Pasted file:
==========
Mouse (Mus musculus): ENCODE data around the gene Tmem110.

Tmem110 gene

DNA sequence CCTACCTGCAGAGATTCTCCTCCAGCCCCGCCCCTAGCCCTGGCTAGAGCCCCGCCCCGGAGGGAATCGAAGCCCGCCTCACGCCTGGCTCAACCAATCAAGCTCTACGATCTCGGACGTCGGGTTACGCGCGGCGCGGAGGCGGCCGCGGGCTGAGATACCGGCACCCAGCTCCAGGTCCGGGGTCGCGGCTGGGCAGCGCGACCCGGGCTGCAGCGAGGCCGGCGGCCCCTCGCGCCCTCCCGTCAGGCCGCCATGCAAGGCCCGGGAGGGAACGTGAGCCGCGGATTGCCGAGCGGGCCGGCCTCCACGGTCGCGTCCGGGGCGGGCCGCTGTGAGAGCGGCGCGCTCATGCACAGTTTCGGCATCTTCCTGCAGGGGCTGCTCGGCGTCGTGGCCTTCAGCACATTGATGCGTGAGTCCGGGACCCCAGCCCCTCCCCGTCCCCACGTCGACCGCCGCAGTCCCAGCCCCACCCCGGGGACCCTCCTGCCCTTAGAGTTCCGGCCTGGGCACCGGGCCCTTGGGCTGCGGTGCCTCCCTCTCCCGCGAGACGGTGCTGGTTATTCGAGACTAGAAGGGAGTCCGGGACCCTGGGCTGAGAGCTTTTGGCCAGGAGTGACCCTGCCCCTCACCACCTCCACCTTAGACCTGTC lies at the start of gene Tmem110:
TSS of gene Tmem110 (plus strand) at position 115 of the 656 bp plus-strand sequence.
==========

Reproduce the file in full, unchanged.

Mouse (Mus musculus): ENCODE data around the gene Tmem110.

Tmem110 gene

DNA sequence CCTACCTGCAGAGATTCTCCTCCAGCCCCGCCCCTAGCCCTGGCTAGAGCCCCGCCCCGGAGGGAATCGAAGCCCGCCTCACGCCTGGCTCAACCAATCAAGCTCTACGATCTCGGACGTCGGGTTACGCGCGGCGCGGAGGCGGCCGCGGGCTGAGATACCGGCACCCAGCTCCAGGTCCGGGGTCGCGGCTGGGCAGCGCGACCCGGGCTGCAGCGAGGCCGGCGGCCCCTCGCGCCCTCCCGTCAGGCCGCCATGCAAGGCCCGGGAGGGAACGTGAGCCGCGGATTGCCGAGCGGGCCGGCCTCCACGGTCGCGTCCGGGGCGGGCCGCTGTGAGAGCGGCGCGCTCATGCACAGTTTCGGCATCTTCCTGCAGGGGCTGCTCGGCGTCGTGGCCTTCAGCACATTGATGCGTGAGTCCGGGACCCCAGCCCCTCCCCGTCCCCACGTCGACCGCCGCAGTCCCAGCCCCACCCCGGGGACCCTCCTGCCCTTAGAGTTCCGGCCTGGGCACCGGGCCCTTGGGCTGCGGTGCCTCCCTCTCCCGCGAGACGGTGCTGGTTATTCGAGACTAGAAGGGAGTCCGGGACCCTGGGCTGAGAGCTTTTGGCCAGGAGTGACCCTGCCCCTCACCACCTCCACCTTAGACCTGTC lies at the start of gene Tmem110:
TSS of gene Tmem110 (plus strand) at position 115 of the 656 bp plus-strand sequence.